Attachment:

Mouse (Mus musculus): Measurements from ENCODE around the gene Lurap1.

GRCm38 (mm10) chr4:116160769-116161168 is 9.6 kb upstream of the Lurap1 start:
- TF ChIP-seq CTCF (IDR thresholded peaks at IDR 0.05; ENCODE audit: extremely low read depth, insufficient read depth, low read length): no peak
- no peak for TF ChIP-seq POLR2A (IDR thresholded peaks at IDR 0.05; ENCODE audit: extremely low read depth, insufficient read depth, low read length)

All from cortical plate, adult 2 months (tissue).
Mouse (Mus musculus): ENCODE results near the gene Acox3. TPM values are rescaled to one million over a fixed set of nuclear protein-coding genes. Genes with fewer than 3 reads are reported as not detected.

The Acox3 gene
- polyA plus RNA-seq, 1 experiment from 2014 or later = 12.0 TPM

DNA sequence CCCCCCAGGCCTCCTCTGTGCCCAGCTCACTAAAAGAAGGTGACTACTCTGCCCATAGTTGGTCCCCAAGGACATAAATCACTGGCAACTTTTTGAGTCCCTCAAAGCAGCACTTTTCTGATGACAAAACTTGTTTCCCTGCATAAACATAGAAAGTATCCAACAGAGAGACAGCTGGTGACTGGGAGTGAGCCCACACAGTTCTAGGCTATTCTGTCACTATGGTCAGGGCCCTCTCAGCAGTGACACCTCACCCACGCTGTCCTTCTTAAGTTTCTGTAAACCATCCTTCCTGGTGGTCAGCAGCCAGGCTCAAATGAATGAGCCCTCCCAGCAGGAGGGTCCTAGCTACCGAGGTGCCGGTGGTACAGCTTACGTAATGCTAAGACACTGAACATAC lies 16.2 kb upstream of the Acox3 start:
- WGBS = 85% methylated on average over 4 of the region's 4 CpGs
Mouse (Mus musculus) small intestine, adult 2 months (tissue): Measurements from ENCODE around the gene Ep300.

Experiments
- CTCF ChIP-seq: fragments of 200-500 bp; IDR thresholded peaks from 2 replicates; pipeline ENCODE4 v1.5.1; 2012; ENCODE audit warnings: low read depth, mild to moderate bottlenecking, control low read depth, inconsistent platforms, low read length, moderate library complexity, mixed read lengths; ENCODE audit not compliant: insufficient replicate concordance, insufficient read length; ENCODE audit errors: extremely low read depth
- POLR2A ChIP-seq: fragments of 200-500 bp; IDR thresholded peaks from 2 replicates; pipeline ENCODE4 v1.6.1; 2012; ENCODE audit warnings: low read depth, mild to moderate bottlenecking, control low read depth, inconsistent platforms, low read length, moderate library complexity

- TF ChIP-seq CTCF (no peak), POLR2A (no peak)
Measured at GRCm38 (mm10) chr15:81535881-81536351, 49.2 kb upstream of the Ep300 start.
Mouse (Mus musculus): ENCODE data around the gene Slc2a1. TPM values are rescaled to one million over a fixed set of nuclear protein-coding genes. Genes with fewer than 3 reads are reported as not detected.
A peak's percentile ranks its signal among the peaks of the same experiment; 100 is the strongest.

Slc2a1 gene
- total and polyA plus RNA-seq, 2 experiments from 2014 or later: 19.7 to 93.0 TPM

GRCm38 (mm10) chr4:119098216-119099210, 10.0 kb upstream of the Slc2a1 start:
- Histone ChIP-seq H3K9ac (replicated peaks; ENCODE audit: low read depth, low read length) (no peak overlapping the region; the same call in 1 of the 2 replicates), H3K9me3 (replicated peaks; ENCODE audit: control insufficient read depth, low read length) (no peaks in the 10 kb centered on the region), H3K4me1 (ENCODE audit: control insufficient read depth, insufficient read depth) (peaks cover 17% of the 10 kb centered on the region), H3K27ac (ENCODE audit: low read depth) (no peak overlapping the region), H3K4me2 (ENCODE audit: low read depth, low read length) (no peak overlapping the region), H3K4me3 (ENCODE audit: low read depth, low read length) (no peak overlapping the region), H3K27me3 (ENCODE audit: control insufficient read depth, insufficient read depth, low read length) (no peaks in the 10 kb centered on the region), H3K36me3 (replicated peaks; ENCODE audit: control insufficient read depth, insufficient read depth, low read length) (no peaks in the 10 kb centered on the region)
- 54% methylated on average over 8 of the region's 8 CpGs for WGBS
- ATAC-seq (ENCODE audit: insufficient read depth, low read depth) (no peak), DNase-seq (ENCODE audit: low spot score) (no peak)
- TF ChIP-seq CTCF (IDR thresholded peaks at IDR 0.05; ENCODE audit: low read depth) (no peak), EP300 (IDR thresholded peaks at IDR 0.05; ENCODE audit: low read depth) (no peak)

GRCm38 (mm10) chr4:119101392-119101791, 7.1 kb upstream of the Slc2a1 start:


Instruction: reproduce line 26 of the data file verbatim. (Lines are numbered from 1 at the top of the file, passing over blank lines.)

GRCm38 (mm10) chr4:119101392-119101791, 7.1 kb upstream of the Slc2a1 start: